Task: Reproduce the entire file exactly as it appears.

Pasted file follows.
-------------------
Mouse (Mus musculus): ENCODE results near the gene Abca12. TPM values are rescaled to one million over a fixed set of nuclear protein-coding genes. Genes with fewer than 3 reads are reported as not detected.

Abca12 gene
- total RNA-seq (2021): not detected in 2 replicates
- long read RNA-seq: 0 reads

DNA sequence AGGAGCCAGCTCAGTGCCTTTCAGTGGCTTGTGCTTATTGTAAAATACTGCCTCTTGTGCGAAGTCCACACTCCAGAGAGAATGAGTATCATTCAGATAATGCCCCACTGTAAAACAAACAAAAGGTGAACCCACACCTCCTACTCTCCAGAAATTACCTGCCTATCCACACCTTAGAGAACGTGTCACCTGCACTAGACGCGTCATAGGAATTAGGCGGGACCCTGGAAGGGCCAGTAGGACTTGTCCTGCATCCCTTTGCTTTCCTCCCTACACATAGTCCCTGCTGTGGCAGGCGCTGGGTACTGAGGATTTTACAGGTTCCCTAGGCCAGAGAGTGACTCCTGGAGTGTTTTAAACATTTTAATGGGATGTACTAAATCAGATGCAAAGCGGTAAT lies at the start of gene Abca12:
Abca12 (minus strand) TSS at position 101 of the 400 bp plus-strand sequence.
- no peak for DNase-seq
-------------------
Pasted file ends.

Mouse (Mus musculus): ENCODE results near the gene Abca12. TPM values are rescaled to one million over a fixed set of nuclear protein-coding genes. Genes with fewer than 3 reads are reported as not detected.

Abca12 gene
- total RNA-seq (2021): not detected in 2 replicates
- long read RNA-seq: 0 reads

DNA sequence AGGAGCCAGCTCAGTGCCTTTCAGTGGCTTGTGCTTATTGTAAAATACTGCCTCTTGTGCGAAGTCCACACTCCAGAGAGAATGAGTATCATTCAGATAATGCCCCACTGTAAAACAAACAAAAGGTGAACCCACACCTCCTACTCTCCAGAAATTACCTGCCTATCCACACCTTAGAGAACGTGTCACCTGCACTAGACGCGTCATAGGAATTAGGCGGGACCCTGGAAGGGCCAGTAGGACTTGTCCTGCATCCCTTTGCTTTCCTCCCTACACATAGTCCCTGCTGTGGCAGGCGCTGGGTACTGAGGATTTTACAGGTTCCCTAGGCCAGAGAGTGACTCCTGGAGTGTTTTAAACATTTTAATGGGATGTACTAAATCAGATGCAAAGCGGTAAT lies at the start of gene Abca12:
Abca12 (minus strand) TSS at position 101 of the 400 bp plus-strand sequence.
- no peak for DNase-seq